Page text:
How was research done in the 1930's?

How would someone research their family history and lineage in the 1930's? Would you have to go to a city records office or to libraries or what? (For a writing project I'm working on; would love to have historical accuracy)

11 Answers

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  • Anonymous
    1 month ago

    Information was held locally and you could find a lot in parish registers and so on for births deaths and marriages. You had to order certificates and it was a lengthy and expensive process. A good source was family bibles - mine was a gift in 1871 to my Great Grandmother on the occasion of her wedding and records my father's ancestry from that date.

  • John P
    Lv 7
    1 month ago

    It would depend on where in the world you were asking about.

  • Anonymous
    1 month ago

    Quite a bit I imagine.

  • Kate
    Lv 7
    1 month ago

    A lot of family information in the pre -tech days was written in family bibles, people wrote letters. Much of it though was oral history passed down through the generations.Council (City) Offices also had records as did the Office of Birth, Death and Marriages, Depending on which industry or profession a person worked in, records and registers were kept, Churches, Synagogues etc. Old school records. It can be a long and tedious search. Oh, and photo's tell a lot of family stories going by clothing style, locations and hopefully someone writing details on the backs of them.

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  • Anonymous
    1 month ago

     W/o any kinda expertise you'd have been sadly SOL zxfhjkl

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  • Cogito
    Lv 7
    1 month ago

    I started researching my own family history in the 70s - long before I had any sort of computer.

    I used physical evidence, such as parish registers, parish chests, copies of censuses, etc, which are found at records offices.

    I walked around hundreds of cemeteries, graveyards and churches and church yards, and war memorials.  I talked to older family members, made loads of notes or even recorded them talking to me.  I asked them for old family photos, certificates and documents.  I used libraries and read old trade directories.  I read old newspapers linked to the areas where they lived.

    And even though a lot of stuff is no available online, I still use all those resources, which are invaluable!

  • Maxi
    Lv 7
    1 month ago

    Someone researching FH in 1890, 1930, 1960, 1980, would look at the records they already had at home and in the homes of their living relations like birth certs, baptism and conformation cards, marriage certs, school, work, union and club memberships, old passports, driving licences, military service cards/books/papers they would speak to living family to find information/clues and then research and prove that information by researching real records, found in National archives and local records offices, parish records in the church, old work and school records, directories ( like phone books) census returns and Wills which were/are in libraries and records offices, join a FH society so they learned what records were available and they walked around grave yards to read the gravestones and take rubbings of the details using waxed paper and crayons ( often more likely than taking a photo)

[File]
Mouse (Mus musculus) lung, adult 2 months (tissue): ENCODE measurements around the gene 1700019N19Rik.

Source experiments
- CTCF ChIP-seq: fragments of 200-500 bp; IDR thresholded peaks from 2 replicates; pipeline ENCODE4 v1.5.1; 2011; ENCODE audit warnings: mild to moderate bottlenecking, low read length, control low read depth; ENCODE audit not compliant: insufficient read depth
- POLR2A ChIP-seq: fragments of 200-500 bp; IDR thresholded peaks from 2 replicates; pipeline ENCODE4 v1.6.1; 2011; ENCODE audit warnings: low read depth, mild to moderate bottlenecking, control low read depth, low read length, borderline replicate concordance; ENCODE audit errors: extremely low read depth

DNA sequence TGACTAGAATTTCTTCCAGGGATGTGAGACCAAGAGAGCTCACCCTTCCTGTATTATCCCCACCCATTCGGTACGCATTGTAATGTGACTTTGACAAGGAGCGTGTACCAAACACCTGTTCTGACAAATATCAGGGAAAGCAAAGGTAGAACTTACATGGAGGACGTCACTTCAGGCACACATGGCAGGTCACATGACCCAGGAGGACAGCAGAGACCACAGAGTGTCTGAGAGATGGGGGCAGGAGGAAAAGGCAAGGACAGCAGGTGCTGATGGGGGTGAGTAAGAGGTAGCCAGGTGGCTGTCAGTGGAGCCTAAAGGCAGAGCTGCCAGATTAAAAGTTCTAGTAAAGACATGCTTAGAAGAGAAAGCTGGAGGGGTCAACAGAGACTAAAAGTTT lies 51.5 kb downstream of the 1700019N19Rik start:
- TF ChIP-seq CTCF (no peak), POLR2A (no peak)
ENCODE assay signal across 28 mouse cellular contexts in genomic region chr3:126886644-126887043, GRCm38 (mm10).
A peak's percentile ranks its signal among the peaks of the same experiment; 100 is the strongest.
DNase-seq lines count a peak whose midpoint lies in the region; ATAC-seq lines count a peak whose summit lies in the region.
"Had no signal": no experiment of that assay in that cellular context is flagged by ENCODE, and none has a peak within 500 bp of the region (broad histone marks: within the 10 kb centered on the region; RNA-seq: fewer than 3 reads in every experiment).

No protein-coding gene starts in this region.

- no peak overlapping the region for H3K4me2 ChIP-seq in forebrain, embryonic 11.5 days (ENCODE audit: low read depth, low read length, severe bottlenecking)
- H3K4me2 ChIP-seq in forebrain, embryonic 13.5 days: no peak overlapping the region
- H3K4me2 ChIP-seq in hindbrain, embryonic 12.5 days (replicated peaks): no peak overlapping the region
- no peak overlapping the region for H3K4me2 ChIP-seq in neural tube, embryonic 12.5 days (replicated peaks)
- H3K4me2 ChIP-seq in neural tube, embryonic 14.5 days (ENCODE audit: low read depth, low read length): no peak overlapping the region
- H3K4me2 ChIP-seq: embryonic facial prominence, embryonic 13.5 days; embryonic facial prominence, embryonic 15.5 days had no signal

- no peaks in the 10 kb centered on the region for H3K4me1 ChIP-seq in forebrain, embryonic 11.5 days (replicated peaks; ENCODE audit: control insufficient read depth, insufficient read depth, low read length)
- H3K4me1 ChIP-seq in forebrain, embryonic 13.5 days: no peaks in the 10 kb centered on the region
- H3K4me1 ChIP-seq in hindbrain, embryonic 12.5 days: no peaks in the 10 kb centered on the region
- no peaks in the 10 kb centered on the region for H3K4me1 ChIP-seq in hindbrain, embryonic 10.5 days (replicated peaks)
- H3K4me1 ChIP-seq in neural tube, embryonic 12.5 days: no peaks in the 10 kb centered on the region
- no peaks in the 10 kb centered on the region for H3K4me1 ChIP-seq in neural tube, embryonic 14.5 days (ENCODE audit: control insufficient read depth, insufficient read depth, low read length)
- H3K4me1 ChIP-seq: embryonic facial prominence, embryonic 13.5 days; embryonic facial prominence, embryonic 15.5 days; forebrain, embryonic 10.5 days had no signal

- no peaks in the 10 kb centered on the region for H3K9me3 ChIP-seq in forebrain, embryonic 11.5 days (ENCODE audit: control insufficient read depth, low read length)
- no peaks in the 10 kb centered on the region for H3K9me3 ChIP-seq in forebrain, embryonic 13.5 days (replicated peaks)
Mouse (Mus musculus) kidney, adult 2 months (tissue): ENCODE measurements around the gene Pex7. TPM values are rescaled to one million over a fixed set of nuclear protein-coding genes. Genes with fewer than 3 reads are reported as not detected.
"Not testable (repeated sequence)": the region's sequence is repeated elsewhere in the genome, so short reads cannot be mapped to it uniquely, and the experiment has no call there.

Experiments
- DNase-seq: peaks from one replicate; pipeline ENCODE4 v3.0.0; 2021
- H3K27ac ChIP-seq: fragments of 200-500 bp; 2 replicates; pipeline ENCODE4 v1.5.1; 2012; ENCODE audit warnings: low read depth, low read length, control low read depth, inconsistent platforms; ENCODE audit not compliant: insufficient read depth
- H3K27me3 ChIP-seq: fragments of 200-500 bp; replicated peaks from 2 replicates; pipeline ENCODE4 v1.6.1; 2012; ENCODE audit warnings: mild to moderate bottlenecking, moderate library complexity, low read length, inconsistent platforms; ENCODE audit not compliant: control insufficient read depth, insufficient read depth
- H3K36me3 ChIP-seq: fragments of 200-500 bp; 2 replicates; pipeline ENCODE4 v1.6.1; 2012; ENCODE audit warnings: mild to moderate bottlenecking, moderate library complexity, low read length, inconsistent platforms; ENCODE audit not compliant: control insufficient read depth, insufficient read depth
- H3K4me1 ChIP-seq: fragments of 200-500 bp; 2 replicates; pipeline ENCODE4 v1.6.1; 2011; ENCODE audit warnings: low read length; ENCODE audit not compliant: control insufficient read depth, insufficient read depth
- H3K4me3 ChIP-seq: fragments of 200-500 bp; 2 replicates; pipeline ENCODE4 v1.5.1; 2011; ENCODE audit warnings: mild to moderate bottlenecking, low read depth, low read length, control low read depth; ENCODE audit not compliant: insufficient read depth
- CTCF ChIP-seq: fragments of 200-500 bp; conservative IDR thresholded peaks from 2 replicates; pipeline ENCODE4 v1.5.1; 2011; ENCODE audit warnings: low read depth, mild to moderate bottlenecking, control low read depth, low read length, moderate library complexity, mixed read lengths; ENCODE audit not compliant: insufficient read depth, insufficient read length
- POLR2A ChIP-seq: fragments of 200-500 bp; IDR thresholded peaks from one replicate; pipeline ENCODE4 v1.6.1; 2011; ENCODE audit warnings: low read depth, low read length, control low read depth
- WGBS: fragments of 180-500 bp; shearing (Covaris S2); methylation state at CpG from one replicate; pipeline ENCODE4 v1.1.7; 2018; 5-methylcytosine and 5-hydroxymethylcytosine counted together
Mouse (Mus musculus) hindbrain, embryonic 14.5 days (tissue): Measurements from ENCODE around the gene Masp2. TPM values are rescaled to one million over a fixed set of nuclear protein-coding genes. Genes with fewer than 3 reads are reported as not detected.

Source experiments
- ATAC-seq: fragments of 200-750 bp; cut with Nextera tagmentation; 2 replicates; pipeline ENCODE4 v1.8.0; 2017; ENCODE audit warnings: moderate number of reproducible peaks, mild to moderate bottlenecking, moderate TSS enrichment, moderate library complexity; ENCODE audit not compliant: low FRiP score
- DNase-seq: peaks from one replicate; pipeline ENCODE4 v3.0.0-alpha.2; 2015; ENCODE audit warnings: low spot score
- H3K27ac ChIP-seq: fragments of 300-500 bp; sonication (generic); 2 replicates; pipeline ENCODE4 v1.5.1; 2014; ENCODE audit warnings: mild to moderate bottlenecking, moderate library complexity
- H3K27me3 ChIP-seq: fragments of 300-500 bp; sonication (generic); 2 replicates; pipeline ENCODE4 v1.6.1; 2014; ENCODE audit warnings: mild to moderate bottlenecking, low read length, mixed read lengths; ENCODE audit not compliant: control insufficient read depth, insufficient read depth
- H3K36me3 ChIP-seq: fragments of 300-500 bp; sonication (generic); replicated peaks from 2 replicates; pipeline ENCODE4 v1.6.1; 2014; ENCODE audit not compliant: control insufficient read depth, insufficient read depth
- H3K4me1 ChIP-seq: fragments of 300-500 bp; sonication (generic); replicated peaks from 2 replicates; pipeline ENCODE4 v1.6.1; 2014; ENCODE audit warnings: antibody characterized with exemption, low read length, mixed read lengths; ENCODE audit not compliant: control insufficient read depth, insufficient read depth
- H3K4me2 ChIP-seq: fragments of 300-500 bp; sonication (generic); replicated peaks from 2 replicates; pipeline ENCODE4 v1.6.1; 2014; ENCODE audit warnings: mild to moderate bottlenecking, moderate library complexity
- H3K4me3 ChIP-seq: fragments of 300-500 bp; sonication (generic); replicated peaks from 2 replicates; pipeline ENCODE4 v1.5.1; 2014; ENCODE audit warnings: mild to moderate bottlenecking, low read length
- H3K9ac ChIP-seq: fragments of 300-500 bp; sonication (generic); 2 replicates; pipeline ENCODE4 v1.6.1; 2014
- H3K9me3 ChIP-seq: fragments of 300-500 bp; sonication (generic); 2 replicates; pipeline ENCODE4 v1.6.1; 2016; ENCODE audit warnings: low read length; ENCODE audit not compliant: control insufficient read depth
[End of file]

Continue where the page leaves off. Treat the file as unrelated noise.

• 1 month ago

    You would do as you suggested, but you might also check church records as well as the records of fraternal organizations (Elks, Moose, Redman Society etc..) in the 1930 the Mormon church  didn't allow the general public to research the records they had compiled.  There are numerous books available that can explain in detail how to do research before 1970, when genealogy became popular, but some people and families have researched and maintained files on their families for many years.

    Source(s): Began researching in 1957, at age 12, hold certificate since 1970's
  • 1 month ago

    Easiest way to get started would be to talk to the Mormons.   They might have some info on your family to get you started.   Then you have to do record searches at country court houses for marriage certificates,  birth certificates,  etc.   You could also go to Washington DC and check the census info.    Old church records were also helpful.   But you actually had to go out and look for stuff,  not just sit at home and go thru internet records.  

  • 1 month ago

    The best source of information tended to be death certificates and cemetery records, as the one universal binder of all people is that we eventually die.  A death certificate could easily hold more information about a person than was ever recorded about them while they still lived.

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